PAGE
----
Glass 365 Days Later

(Wintertime Rush by Christopher Parsons)

I’ve been actively using Glass for about a full year now. Glass is a photo sharing site where users must pay either a monthly or yearly fee; it costs to post but viewing is free.

I publish a photo almost every day and I regularly go through the community to view other folks’ photos and comment on them. In this short review I want to identify what’s great about the service, what’s so-so, and where there’s still room to grow. All the images in this blog post were previously posted to Glass.

Let me cut to the chase: I like the service and have resubscribed for another full year.

The Good

The iOS mobile client was great at launch and it remains terrific. It’s fast and easy to use, and beats all the other social platforms’ apps that I’ve used because it is so simple and functional. You can’t edit your images in the Glass app and I’m entirely fine with that.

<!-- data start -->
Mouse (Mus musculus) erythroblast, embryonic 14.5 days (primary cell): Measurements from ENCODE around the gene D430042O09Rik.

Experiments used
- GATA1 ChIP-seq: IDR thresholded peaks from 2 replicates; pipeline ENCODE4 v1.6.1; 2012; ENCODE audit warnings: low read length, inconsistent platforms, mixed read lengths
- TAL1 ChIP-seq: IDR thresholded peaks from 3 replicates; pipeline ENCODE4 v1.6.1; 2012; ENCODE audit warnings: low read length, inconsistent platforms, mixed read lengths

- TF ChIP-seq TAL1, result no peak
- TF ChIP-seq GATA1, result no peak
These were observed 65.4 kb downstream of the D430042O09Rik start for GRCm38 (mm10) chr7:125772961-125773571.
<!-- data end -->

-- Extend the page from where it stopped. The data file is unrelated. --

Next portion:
(Fix, Found by Christopher Parsons)

The community is delightful from my perspective. The comments I get are all thoughtful and the requirement to pay-to-post means that there aren’t (yet) any trolls that I’ve come across. Does this mean the community is smaller? Definitely. But is it a more committed and friendly community? You bet. Give me quality over quantity any day of the week.

All subscribers have the option to have a public facing profile, which anyone can view, or ones that are restricted to just other subscribers. I find the public profiles to be pretty attractive and good at arranging photos, especially when accessing a profile on a wide-screen device (e.g. a laptop, desktop, tablet, or phone in landscape).

The platform launched as iPhone only, to start, though has been expanding since then. The iPad client is a joy to use and the developers have an Android client on their roadmap. A Windows application is available and you can use the service on the web too.

(Birthday Pose by Christopher Parsons)

Other things that I really appreciate: Glass has a terrifically responsive development team. There are about 50 community requests that have been implemented since launch; while some are just for bugs, most are for updates to the platform. Glass is also the opposite of the traditional roach-motel social media platform. You can download your photos from the site at any time; you’re paying for the service, not for surveillance. That’s great!

The So-So

So is Glass perfect then? No. It has only a small handful of developers as compared to competitors like Instagram or Vero which means that some overdue features are still in development.

(‘Til Pandemic Does Us Part by Christopher Parsons)